As mentioned earlier, raising a Pareto distribution to a positive power generates the Burr distribution. Restricting the parameters in a Burr distribution in a certain way will produces the paralogistic distribution. The table indicates the relationships in a concise way. For details, go into the blog posts to get more information.

Tail Weight

Another informative way to categorize the distributions listed in the table is through looking at the tail weight. At first glance, all the distributions may look similar. For example, the distributions in the table are right skewed distributions. Upon closer look, some of the distributions put more weights (probabilities) on the larger values. Hence some of the models are more suitable for models of phenomena with significantly higher probabilities of large or extreme values.

When a distribution significantly puts more probabilities on larger values, the distribution is said to be a heavy tailed distribution (or said to have a larger tail weight). In general tail weight is a relative concept. For example, we say model A has a larger tail weight than model B (or model A has a heavier tail than model B). However, there are several ways to check for tail weight of a given distribution. Here are the four criteria.

Tail Weight Measure What to Look for
1 Existence of moments The existence of more positive moments indicates a lighter tailed distribution.
2 Hazard rate function An increasing hazard rate function indicates a lighter tailed distribution.
3 Mean excess loss function An increasing mean excess loss function indicates a heavier tailed distribution.
4 Speed of decay of survival function A survival function that decays rapidly to zero (as compared to another distribution) indicates a lighter tailed distribution.

Existence of moments
For a positive real number k, the moment E(X^k) is defined by the integral \int_0^\infty x^k \ f(x) \ dx where f(x) is the density function of the distribution in question. If the distribution puts significantly more probabilities in the larger values in the right tail, this integral may not exist (may not converge) for some k. Thus the existence of moments E(X^k) for all positive k is an indication that the distribution is a light tailed distribution.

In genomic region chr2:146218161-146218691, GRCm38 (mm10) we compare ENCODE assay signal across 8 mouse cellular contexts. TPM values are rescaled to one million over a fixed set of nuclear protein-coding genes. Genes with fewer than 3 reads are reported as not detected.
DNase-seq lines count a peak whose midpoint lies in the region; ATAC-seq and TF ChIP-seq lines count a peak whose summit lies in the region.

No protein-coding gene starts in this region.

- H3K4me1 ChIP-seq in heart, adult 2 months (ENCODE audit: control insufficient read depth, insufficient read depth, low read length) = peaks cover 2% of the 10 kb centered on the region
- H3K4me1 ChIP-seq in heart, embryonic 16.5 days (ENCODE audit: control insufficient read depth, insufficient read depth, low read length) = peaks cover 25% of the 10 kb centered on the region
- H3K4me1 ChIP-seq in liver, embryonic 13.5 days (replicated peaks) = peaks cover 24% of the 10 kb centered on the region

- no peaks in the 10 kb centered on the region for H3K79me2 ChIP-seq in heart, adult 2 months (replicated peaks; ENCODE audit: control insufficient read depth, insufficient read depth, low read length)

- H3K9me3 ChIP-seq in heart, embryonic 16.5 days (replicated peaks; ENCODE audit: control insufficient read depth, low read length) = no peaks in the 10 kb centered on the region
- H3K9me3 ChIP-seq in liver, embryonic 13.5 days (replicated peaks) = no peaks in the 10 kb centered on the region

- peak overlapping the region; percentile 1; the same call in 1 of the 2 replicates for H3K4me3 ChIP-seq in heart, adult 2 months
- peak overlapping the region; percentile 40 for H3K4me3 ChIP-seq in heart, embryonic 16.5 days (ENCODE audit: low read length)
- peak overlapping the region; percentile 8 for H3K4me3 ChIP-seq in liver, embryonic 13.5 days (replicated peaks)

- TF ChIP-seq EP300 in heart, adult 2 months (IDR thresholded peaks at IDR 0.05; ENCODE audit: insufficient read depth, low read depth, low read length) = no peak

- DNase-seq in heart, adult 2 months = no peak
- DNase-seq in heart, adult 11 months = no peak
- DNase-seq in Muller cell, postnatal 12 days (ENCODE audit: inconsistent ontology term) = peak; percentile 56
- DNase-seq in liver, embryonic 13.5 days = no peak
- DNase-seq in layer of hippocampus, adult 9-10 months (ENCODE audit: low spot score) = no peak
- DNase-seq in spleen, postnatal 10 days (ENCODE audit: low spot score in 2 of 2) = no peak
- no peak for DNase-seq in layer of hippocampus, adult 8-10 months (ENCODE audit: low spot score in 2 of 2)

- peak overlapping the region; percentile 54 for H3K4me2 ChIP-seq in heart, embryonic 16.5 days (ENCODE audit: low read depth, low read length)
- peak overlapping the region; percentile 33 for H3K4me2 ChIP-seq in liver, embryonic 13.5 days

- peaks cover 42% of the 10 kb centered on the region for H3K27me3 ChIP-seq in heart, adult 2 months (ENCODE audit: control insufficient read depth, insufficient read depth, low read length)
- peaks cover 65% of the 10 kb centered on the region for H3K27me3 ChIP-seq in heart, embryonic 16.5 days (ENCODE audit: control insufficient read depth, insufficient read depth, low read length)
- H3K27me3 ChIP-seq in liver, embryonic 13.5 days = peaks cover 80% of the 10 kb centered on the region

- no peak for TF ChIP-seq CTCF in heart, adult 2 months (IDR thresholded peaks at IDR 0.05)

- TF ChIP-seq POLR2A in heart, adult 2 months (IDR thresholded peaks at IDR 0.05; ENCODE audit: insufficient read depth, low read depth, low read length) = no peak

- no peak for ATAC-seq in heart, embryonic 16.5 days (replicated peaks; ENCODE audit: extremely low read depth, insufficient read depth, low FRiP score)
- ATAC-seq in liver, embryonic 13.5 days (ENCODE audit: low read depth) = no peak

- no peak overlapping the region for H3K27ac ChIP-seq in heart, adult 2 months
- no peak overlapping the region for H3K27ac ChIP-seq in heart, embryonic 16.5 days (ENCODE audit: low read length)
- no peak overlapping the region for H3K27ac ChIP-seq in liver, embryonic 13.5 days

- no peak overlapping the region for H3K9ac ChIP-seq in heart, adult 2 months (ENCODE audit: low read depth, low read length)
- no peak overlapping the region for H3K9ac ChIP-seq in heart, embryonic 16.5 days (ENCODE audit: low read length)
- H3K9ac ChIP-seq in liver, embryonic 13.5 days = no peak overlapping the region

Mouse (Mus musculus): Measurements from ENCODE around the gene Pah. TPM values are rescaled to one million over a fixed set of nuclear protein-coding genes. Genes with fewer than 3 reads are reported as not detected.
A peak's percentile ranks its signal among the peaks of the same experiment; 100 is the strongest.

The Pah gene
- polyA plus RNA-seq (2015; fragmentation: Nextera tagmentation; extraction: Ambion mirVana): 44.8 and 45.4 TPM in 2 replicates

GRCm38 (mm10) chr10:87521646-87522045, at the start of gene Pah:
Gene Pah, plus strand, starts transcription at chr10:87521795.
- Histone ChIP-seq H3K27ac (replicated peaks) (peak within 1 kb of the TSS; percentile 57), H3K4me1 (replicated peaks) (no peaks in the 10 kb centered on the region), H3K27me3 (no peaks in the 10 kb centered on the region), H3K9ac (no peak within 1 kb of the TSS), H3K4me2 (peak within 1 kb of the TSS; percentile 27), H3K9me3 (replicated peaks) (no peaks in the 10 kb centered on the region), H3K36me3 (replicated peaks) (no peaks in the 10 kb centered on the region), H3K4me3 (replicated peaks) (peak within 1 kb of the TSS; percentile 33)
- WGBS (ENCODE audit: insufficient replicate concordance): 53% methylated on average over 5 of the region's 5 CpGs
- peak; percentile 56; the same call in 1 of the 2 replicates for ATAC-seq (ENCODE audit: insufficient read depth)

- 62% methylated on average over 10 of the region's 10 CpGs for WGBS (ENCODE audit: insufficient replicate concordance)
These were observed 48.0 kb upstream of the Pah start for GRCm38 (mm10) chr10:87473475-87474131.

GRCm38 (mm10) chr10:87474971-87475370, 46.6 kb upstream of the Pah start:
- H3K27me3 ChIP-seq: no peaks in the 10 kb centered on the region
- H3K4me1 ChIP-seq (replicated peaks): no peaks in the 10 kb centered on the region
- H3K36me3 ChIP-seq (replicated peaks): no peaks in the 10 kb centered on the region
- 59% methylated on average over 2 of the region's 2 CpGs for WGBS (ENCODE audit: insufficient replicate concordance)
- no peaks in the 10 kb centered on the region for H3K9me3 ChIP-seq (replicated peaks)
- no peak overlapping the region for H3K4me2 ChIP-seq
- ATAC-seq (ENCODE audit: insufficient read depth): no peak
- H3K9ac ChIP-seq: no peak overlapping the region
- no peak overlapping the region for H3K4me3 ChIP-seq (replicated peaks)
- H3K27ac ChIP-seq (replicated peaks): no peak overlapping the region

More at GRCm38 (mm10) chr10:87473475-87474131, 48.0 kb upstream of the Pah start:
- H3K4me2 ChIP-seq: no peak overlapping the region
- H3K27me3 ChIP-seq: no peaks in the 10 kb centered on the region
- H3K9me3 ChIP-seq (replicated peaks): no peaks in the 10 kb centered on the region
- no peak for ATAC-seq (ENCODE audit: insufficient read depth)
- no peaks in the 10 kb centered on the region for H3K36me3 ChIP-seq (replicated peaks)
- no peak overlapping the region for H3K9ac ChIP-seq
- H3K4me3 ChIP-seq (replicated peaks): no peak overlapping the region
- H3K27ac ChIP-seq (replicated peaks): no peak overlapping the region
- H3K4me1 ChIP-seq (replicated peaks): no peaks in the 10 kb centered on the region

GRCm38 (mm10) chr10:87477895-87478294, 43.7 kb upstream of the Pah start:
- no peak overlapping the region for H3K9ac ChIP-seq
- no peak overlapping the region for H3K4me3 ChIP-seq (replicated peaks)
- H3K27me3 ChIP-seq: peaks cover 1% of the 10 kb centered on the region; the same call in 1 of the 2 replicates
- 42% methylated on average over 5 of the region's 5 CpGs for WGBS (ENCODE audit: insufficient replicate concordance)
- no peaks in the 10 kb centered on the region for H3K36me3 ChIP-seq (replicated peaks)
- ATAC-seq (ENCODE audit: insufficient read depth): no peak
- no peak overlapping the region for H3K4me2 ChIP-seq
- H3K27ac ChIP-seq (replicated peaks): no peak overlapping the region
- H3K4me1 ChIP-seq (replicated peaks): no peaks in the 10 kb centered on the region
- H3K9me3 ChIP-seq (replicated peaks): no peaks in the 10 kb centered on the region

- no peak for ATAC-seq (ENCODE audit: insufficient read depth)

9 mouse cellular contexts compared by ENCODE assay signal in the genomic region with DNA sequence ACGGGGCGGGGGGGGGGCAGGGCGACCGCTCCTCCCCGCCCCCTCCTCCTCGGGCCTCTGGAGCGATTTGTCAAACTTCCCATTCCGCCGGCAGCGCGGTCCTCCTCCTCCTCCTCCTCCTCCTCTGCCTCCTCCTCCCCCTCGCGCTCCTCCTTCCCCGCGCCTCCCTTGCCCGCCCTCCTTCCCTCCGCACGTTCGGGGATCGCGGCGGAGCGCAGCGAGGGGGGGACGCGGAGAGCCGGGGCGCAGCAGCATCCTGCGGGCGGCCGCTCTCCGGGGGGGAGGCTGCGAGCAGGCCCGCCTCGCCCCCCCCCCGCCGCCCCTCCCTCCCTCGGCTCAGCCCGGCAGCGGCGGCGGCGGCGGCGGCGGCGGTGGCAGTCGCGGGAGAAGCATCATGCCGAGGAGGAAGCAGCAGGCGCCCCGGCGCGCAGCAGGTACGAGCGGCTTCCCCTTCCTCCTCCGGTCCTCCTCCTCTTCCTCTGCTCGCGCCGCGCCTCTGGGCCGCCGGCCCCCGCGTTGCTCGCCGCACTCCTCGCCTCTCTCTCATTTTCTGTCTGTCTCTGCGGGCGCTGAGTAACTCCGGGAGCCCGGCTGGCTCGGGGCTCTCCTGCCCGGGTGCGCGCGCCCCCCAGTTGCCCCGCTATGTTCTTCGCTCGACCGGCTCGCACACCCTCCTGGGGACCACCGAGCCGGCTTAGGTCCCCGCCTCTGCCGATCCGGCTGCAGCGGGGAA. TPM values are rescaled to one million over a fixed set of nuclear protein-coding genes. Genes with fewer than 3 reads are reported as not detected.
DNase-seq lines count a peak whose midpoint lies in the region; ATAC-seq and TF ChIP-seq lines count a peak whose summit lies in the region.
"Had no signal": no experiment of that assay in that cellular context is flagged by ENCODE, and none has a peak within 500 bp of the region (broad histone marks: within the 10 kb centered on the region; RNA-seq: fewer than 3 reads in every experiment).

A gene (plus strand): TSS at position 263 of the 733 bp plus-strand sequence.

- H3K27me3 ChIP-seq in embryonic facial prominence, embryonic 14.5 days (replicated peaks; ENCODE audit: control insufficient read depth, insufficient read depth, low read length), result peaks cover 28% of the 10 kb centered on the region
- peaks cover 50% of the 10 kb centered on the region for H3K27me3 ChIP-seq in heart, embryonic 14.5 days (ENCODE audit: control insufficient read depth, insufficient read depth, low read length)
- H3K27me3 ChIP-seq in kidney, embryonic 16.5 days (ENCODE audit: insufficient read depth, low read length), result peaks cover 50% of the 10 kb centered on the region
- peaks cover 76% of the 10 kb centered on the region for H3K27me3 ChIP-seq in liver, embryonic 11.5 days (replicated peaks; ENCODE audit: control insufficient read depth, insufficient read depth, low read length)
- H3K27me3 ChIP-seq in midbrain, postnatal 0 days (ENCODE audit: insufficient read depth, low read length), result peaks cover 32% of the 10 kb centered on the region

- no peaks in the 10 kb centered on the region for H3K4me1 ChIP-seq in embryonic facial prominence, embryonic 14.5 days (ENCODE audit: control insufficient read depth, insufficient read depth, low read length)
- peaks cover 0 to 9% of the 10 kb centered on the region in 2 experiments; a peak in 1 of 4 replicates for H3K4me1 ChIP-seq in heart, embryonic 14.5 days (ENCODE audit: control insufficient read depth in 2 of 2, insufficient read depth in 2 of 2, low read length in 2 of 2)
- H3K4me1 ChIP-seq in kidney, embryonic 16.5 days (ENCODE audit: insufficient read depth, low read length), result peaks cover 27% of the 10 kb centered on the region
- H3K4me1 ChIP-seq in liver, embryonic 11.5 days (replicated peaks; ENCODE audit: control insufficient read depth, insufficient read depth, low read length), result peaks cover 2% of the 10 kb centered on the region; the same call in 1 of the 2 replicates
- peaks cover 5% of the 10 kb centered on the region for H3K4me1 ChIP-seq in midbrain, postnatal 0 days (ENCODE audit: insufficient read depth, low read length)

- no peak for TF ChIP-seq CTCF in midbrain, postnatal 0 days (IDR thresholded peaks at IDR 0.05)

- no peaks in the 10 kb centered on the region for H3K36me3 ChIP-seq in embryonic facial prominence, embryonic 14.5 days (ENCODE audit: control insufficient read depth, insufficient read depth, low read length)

In the above table, the only distributions for which all positive moments exist are gamma (including all gamma sub families such as exponential), Weibull, lognormal, hyperexponential, hypoexponential and beta. Such distributions are considered light tailed distributions.

The existence of positive moments exists only up to a certain value of a positive integer k is an indication that the distribution has a heavy right tail. All the other distributions in the table are considered heavy tailed distribution as compared to gamma, Weibull and lognormal. Consider a Pareto distribution with shape parameter \alpha and scale parameter \theta. Note that the existence of the Pareto higher moments E(X^k) is capped by the shape parameter \alpha. If the Pareto distribution is to model a random loss, and if the mean is infinite (when \alpha=1), the risk is uninsurable! On the other hand, when \alpha \le 2, the Pareto variance does not exist. This shows that for a heavy tailed distribution, the variance may not be a good measure of risk.

Hazard rate function
The hazard rate function h(x) of a random variable X is defined as the ratio of the density function and the survival function.

    \displaystyle h(x)=\frac{f(x)}{S(x)}

The hazard rate is called the force of mortality in a life contingency context and can be interpreted as the rate that a person aged x will die in the next instant. The hazard rate is called the failure rate in reliability theory and can be interpreted as the rate that a machine will fail at the next instant given that it has been functioning for x units of time.

Another indication of heavy tail weight is that the distribution has a decreasing hazard rate function. On the other hand, a distribution with an increasing hazard rate function has a light tailed distribution. If the hazard rate function is decreasing (over time if the random variable is a time variable), then the population die off at a decreasing rate, hence a heavier tail for the distribution in question.

The Pareto distribution is a heavy tailed distribution since the hazard rate is h(x)=\alpha/x (Pareto Type I) and h(x)=\alpha/(x+\theta) (Pareto Type II Lomax). Both hazard rates are decreasing function.

The Weibull distribution is a flexible model in that when its shape parameter is 0<\tau<1, the Weibull hazard rate is decreasing and when \tau>1, the hazard rate is increasing. When \tau=1, Weibull is the exponential distribution, which has a constant hazard rate.

The point about decreasing hazard rate as an indication of a heavy tailed distribution has a connection with the fourth criterion. The idea is that a decreasing hazard rate means that the survival function decays to zero slowly. This point is due to the fact that the hazard rate function generates the survival function through the following.